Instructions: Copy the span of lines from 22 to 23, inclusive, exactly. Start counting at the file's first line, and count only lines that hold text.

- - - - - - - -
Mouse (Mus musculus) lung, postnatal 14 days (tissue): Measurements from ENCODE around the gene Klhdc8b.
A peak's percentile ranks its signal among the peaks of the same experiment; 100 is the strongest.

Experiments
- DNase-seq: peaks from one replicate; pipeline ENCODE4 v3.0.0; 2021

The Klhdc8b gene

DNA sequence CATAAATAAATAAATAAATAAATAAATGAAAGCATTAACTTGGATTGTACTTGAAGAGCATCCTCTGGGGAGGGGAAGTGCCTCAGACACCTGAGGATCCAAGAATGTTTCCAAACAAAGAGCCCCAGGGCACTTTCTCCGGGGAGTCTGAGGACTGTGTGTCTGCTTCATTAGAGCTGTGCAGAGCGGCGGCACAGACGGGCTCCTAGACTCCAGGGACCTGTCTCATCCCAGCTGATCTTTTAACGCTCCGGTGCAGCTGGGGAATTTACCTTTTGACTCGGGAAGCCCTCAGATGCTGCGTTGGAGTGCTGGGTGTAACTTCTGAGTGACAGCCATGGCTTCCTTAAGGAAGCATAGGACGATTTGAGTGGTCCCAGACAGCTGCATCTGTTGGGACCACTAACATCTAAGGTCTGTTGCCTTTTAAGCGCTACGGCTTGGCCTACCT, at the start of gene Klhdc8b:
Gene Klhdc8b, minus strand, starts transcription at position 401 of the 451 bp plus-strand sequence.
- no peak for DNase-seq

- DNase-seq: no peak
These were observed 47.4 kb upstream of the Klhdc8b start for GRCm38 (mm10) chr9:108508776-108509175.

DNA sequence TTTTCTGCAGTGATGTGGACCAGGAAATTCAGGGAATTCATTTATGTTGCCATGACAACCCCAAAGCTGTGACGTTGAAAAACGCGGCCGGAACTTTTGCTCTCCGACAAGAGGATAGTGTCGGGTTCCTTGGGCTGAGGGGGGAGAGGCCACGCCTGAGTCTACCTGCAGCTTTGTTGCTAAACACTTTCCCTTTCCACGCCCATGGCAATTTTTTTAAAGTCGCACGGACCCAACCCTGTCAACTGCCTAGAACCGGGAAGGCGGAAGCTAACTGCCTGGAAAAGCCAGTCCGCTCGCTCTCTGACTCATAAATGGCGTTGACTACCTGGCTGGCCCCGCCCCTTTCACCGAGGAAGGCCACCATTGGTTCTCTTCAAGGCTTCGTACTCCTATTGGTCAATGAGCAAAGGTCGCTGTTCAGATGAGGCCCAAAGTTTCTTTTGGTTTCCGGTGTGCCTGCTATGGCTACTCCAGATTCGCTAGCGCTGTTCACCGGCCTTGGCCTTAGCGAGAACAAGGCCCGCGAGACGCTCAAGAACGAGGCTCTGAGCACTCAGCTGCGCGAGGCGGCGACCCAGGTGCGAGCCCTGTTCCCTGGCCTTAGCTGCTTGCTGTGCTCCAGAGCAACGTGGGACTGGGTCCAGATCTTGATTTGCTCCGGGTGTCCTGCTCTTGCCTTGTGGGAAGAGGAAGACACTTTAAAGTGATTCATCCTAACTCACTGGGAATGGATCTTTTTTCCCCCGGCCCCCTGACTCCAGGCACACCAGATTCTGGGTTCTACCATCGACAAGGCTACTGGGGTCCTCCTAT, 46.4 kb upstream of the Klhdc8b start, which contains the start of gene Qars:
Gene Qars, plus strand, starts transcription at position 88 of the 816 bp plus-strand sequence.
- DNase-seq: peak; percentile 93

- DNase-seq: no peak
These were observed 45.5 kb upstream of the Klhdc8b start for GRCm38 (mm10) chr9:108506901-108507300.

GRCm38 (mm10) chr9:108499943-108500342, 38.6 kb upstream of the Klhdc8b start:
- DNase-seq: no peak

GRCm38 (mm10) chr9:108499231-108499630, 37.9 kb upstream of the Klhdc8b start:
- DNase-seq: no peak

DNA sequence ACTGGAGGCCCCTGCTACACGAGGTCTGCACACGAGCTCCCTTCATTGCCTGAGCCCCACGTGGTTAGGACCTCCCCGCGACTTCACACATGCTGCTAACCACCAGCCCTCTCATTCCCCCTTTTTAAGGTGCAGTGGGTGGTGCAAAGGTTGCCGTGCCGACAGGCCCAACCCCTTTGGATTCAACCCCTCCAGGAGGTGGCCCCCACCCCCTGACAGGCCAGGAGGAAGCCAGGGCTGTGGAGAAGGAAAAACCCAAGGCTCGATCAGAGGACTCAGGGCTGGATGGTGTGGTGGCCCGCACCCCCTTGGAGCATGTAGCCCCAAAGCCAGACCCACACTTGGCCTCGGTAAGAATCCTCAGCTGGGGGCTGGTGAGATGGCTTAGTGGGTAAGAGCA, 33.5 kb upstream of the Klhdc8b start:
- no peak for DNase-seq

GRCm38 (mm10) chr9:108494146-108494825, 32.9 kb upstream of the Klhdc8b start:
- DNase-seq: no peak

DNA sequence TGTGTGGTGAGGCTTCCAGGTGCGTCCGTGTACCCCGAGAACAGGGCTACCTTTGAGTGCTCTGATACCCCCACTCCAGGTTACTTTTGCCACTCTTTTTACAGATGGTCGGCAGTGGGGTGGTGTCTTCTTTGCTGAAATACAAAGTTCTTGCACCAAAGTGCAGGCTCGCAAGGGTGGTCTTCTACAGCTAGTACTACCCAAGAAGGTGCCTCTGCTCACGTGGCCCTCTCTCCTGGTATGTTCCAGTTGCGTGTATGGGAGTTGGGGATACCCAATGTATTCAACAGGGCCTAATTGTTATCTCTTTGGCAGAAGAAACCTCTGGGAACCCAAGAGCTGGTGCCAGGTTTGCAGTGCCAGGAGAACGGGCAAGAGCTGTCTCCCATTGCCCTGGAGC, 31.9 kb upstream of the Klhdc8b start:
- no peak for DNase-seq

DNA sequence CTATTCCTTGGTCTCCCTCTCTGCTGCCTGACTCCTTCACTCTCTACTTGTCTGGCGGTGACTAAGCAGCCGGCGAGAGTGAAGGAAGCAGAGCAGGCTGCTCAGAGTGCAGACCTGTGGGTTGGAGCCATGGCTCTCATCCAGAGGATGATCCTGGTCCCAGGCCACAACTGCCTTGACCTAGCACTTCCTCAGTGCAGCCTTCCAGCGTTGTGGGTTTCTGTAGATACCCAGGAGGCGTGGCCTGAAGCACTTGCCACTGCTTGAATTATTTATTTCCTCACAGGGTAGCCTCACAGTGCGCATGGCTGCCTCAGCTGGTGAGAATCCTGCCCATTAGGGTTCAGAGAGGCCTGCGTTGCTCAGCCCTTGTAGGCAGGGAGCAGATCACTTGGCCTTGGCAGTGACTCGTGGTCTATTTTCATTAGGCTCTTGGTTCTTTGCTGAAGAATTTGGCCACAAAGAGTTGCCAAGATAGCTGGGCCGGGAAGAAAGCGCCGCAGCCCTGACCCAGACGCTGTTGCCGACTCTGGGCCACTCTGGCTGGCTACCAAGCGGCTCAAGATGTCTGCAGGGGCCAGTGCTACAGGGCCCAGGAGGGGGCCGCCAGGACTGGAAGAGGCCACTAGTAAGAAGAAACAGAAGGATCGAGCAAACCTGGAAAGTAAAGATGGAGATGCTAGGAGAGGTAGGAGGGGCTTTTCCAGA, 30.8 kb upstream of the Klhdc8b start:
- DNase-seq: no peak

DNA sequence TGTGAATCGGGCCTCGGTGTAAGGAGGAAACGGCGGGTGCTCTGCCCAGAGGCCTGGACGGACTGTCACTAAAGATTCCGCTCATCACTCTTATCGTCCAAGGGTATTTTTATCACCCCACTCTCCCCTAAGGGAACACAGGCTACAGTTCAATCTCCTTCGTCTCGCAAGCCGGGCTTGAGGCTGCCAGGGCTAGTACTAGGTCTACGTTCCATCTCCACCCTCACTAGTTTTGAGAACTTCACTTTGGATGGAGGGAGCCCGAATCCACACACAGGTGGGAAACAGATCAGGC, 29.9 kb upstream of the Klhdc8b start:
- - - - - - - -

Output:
GRCm38 (mm10) chr9:108494146-108494825, 32.9 kb upstream of the Klhdc8b start:
- DNase-seq: no peak